Most commonly with regards to dead critter art, appropriators are cashing in on “Native American mystique”, either accidentally or intentionally misusing elements or perceived elements of Native American cultures in their art. This is not just a case of mistaken identity, as in happening to use animal parts in your work and having someone else accidentally assume it’s Native, but rather things like people “dressing up like Indians”, or mass-produced dreamcatcher car air fresheners. Hipster headdresses are an especially bad trend; these are quasi-Plains-tribe feathered headdresses, like old Indian “warbonnets” from 20th century Westerns, worn by (almost always white) hipsters for “irony”.

–Why does it matter?

There are a few reasons:

First, racial stereotyping. There are still entirely too many people who think that Indians are just imaginary beings that exist in some romanticized past, or are all horse-riding savages out on the plains, or are all unemployed alcoholics, etc., etc., ad nauseam. Artistic appropriators usually draw on the “noble savage” stereotype, where Native Americans are hyper-idealized as nature-loving, broken-English-speaking shaman-elders dispensing medicine to wide-eyed whites. That, or they draw on the “all natives wear feathers and buckskin” stereotype, drawing together some Hollywoodized smattering of supposed Plains Indian traits into a cultural trainwreck.

Second, buying “native-inspired artwork” does nothing to help actual Native people. This includes artists who may have some Native blood in their background, but have absolutely no contact with any indigenous cultures. News flash: being 1/16 Cherokee does not predispose you to being able to work with dead animals in your art, nor does it make you an expert on your distant family’s culture if you’ve had no contact with your tribe. While certainly not all Native people live on reservations and not all are impoverished or struggling with addiction, the truth is that many reservations are among the poorest places in the United States and this all too often gets ignored and even encouraged by non-natives. The money that goes to non-Native artists posing as “Native” could be going to actual Native artists, either on or off the reservations.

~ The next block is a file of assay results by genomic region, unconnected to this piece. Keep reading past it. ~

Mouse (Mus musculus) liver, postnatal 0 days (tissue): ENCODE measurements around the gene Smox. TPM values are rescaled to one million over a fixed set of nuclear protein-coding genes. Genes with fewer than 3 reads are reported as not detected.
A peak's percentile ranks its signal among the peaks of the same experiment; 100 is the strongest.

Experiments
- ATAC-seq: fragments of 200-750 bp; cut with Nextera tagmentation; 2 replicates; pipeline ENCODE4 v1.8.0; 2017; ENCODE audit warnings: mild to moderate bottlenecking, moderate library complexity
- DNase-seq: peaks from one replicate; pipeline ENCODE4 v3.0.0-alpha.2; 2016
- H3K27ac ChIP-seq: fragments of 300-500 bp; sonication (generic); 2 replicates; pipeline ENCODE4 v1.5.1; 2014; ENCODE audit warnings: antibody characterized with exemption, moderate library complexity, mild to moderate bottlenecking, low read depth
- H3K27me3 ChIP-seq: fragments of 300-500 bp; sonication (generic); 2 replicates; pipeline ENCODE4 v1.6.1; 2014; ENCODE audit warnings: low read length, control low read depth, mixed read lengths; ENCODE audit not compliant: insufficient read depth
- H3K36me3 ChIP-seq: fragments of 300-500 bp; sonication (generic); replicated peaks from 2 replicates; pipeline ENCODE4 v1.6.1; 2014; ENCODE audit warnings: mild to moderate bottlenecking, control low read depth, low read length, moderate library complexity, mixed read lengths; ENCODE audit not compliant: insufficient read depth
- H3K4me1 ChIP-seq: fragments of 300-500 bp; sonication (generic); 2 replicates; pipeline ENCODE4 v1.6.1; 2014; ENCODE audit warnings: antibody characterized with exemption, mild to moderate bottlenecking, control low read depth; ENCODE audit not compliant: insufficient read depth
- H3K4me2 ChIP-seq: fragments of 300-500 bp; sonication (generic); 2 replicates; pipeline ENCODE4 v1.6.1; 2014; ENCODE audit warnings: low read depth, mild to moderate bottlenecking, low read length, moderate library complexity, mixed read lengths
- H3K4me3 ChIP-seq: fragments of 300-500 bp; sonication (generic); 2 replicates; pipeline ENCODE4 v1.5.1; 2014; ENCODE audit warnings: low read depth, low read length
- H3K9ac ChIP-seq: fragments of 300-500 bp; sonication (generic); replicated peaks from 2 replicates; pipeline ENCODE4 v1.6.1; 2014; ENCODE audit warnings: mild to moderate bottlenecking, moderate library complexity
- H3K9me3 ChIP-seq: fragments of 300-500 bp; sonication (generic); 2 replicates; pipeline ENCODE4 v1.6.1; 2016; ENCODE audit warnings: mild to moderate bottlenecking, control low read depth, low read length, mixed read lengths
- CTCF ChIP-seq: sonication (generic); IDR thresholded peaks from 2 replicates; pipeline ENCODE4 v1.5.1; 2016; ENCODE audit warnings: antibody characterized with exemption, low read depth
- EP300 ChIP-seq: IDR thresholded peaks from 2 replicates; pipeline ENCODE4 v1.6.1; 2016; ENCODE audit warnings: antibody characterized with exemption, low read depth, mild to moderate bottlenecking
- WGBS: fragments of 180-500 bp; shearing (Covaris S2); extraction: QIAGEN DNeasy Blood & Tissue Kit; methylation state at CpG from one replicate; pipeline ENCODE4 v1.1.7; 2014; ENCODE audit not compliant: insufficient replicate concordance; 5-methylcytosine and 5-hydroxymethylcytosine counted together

Third, continuing to pander to stereotypes does nothing to help these issues or the people affected by them. Playing dress-up Indian just sends the message that Native people are stereotypes, costumes, images, and otherwise not real people. Additionally, the confusion can draw attention away from actual Native artists who are trying to get their work out there and clarify what is and isn’t genuine tribal artwork. “Hey! We’re over here! Someone pay attention?” often gets drowned out by “NEW NAVAJO NATIONS SHIRT ON SALE 50% OFF AT URBAN OUTFITTERS!!!!!” If we’re going to have any hope of turning these harmful trends around, we need to be paying better attention than we have been.

Now, for some more specific points:

–Why is it bad to associate feathers and antlers and furs with Native American art? Don’t they use these things in their work, too?

Some of them do, some of them don’t. The sort of indigenous artwork you’ll find in Guatemala is very different from what you’ll see in South Dakota, which is all different from what you’d find in British Columbia, and then on into Alaska. And while many modern Native artists do incorporate these things in their work, not all stick to traditional art forms and patterns; there’s just as much innovation of new designs among Native artists as anyone else. So just as there’s no such thing as a monolithic “Native American culture” or “Native American spirituality”, so there isn’t one single style of “Native American art”.

And as a side note, if you think about it, “Native American” as a general title is a remnant of what’s happened to a diversity of cultures over the past five centuries. Most non-Natives wouldn’t take the time to identify someone as Cherokee, or Salish, or Diné. And so to those non-Native people, “Native American” is as specific as they feel they need to get, effectively erasing cultural diversity even further. “Native American” as a concept didn’t exist 521 years ago.